One of my favorite indie bands is Brooklyn, New York-based Mars Motel. Formed in 2017 by singer/songwriter and guitarist Sarik Kumar, their beautiful music melds a dreamy 90s Brit-pop vibe with an immersive, guitar-driven wall of sound, and highlighted by Kumar’s captivating vocals that remind me of Young the Giant’s Sameer Gadhia. They’ve undergone a few changes in lineup over time, and are now a duo consisting of Kumar and bassist Justin Lieberthal. I previously featured them on this blog twice in 2019, when I reviewed their gorgeous singles “Coming Up For Air” (which ranks at #16 on my Top 100 Songs of 2019 list) and “My House is About to Fall Apart”, almost two years ago to the day. You can read those reviews by clicking on the links under “Related” at the end of this post.
After a nearly two year absence, Mars Motel is back with a brand new single “Don’t Move on Yet“, which I’ve chosen as my New Song of the Week. It’s their first official release since their debut album Passenger X in October 2019, and sees them going in a slightly different direction in terms of their sound and music style. “Don’t Move on Yet” has a somewhat more introspective, laid-back feel, while still featuring their signature exquisite melodies, outstanding instrumentation and stellar arrangements. I’m glad they’re still making music, and that they haven’t lost their touch.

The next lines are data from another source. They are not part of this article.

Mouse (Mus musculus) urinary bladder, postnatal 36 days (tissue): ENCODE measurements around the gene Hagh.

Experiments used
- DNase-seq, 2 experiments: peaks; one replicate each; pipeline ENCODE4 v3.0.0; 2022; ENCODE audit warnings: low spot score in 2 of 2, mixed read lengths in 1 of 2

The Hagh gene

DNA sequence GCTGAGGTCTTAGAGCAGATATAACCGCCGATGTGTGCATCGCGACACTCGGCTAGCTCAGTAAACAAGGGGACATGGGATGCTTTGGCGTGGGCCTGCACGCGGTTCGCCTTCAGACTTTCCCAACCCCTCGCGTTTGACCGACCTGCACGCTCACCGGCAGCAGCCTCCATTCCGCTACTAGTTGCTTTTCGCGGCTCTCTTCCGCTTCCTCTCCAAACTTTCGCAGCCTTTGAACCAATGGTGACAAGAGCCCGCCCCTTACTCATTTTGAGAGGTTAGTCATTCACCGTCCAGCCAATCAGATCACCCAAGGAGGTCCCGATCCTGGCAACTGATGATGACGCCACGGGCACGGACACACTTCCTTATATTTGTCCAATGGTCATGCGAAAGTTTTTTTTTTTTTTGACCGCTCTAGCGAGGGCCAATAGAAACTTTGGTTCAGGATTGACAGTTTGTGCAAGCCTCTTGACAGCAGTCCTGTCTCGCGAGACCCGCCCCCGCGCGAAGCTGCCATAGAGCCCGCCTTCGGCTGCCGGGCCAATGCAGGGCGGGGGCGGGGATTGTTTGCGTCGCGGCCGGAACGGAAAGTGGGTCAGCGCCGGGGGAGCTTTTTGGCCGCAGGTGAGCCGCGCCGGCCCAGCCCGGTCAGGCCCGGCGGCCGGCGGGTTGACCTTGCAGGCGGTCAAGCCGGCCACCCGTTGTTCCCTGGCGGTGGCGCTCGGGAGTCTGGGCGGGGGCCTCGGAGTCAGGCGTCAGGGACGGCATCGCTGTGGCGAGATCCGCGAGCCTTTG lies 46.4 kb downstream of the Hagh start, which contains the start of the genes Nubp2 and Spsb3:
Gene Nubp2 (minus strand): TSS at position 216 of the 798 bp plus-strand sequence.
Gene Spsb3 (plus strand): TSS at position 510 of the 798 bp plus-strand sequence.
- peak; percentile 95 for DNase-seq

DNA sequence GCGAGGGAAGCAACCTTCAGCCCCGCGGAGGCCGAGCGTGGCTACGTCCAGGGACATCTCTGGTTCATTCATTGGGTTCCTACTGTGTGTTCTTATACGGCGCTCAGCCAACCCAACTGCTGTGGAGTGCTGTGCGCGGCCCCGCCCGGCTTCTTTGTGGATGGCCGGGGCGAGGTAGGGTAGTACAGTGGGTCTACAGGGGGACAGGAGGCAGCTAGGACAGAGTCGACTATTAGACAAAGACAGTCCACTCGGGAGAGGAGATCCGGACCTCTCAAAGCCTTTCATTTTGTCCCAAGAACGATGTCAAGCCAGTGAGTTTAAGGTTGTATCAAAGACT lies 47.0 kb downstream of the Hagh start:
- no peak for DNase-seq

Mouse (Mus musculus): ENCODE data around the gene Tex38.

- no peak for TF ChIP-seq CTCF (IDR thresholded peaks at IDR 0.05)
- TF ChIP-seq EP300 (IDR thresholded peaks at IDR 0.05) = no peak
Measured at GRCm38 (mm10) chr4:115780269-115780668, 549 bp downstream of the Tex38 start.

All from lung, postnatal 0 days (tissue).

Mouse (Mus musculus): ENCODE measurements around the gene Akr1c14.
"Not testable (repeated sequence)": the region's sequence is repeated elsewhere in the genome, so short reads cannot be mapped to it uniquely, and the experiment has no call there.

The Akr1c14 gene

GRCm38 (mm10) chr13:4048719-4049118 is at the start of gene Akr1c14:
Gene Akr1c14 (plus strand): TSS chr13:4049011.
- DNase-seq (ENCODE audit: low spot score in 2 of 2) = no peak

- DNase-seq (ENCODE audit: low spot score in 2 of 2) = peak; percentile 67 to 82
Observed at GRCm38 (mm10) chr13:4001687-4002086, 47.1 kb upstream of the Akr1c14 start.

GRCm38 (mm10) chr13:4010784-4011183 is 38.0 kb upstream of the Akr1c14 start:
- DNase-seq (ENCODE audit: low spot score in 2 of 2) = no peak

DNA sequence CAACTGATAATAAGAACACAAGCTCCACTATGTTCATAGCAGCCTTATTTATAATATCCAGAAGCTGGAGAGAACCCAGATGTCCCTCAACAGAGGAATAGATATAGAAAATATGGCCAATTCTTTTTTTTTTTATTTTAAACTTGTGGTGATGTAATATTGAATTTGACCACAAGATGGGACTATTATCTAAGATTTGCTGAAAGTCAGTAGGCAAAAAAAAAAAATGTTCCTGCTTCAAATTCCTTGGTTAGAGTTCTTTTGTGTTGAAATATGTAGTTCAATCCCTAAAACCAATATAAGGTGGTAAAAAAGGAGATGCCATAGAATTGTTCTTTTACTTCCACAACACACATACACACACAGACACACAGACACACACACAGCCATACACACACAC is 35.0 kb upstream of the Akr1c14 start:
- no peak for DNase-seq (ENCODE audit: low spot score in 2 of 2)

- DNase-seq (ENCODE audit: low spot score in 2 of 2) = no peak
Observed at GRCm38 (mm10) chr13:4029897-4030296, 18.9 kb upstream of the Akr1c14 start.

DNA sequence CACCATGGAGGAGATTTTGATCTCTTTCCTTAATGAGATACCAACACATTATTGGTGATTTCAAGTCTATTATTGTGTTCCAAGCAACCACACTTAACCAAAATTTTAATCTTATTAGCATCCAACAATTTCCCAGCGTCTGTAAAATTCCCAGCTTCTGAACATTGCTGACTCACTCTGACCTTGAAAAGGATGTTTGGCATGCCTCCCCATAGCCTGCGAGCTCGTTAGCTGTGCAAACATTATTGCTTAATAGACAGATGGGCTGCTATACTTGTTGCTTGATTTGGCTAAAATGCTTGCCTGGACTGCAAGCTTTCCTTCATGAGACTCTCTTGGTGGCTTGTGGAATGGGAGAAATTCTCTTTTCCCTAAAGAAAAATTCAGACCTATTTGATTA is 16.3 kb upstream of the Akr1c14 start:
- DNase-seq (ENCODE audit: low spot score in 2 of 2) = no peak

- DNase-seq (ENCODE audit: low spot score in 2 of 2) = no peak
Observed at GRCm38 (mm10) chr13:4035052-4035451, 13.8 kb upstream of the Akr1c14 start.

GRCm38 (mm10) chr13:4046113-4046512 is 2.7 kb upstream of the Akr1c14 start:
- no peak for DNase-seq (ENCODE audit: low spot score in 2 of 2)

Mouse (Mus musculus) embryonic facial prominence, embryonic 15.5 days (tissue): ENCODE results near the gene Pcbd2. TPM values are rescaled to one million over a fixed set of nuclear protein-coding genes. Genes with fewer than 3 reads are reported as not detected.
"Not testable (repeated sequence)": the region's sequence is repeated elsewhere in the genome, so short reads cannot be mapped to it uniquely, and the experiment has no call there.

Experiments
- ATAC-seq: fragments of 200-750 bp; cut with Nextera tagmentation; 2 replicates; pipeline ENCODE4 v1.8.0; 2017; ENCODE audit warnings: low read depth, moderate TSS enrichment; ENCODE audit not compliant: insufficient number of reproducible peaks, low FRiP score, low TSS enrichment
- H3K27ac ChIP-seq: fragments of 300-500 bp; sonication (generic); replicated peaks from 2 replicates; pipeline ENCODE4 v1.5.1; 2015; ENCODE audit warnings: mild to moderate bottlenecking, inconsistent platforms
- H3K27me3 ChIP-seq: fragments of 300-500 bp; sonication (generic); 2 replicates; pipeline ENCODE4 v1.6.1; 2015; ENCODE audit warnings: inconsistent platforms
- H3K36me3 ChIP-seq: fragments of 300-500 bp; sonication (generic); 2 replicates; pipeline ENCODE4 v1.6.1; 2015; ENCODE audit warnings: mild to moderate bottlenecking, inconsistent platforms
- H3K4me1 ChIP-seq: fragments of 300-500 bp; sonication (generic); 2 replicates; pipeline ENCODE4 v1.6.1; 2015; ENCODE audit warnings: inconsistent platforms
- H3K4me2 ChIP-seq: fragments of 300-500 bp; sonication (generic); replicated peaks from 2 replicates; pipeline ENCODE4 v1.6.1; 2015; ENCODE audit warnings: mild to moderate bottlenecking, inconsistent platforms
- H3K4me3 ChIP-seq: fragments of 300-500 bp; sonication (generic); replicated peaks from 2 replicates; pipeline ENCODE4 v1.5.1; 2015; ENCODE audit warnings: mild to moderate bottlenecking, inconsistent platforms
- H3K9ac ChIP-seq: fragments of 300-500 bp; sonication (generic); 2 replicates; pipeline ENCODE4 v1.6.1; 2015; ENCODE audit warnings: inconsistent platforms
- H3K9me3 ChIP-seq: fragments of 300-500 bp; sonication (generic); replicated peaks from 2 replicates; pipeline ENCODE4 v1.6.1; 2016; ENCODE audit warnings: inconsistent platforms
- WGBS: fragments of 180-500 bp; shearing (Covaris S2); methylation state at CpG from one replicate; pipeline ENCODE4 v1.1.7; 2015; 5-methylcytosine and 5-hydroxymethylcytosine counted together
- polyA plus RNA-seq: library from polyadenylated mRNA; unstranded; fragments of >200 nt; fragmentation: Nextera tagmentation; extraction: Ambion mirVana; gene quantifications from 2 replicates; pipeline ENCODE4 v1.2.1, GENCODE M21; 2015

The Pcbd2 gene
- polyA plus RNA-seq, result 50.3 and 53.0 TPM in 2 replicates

The music was written by Kumar and Lieberthal, and the lyrics by Kumar and his long-time friend Samuel Arnoqyan, with whom he’s been collaborating since their high school days, but never on a Mars Motel song. For the song’s recording and production, they enlisted the help of Los Angeles-based drummer Dana LaMarca to play drums, and their friend Matt Maroulakos who produced, mixed and engineered the track. Mastering was done by Mike Piacentini.
The song is haunting and beautiful, with a languid groove propelled by Liebenthal’s marvelous smoldering bassline and LaMarca’s measured, perfectly syncopated drumbeats. Kumar’s intricate chiming and psychedelic guitars are gorgeous, accompanied by spacy atmospheric synths that give the song a bit of an otherworldly feel, especially toward the end. As always, Kumar’s vocals are lovely and heartfelt as he plaintively sings the simple, yet powerful lyrics spoken from a man to his partner, trying to reason with her that he works long hours in order to make them a better life, and pleading with her to not abandon him: “I explained I worked all for you. All for you. You say that’s all I ever do. Ever do. Don’t you see that it’s only me, trying to say. And how can I show you why you should stay? Don’t move on yet.”
The arresting video was created by Noah Wilskey.
Mars Motel will be performing the single at a show on September 17 at the Mercury Lounge in New York. Check this link for ticket info.